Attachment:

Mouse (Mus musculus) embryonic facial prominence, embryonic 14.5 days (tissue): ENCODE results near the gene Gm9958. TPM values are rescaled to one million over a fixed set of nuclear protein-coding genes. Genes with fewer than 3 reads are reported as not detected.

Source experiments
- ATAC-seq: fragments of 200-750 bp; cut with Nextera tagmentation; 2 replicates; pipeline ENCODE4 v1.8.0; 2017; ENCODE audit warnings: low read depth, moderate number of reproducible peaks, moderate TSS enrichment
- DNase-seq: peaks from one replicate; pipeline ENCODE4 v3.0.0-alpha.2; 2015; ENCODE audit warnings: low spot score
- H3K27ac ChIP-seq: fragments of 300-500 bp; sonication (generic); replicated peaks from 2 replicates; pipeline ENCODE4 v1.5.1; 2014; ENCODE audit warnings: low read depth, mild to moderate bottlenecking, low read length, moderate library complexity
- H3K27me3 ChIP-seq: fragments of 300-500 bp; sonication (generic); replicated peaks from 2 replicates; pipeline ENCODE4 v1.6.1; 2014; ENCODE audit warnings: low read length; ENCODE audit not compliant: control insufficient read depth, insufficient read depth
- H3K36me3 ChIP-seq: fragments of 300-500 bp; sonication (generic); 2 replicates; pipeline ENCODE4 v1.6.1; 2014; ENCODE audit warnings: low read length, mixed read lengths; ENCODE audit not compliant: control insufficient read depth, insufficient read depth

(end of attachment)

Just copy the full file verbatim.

Mouse (Mus musculus) embryonic facial prominence, embryonic 14.5 days (tissue): ENCODE results near the gene Gm9958. TPM values are rescaled to one million over a fixed set of nuclear protein-coding genes. Genes with fewer than 3 reads are reported as not detected.

Source experiments
- ATAC-seq: fragments of 200-750 bp; cut with Nextera tagmentation; 2 replicates; pipeline ENCODE4 v1.8.0; 2017; ENCODE audit warnings: low read depth, moderate number of reproducible peaks, moderate TSS enrichment
- DNase-seq: peaks from one replicate; pipeline ENCODE4 v3.0.0-alpha.2; 2015; ENCODE audit warnings: low spot score
- H3K27ac ChIP-seq: fragments of 300-500 bp; sonication (generic); replicated peaks from 2 replicates; pipeline ENCODE4 v1.5.1; 2014; ENCODE audit warnings: low read depth, mild to moderate bottlenecking, low read length, moderate library complexity
- H3K27me3 ChIP-seq: fragments of 300-500 bp; sonication (generic); replicated peaks from 2 replicates; pipeline ENCODE4 v1.6.1; 2014; ENCODE audit warnings: low read length; ENCODE audit not compliant: control insufficient read depth, insufficient read depth
- H3K36me3 ChIP-seq: fragments of 300-500 bp; sonication (generic); 2 replicates; pipeline ENCODE4 v1.6.1; 2014; ENCODE audit warnings: low read length, mixed read lengths; ENCODE audit not compliant: control insufficient read depth, insufficient read depth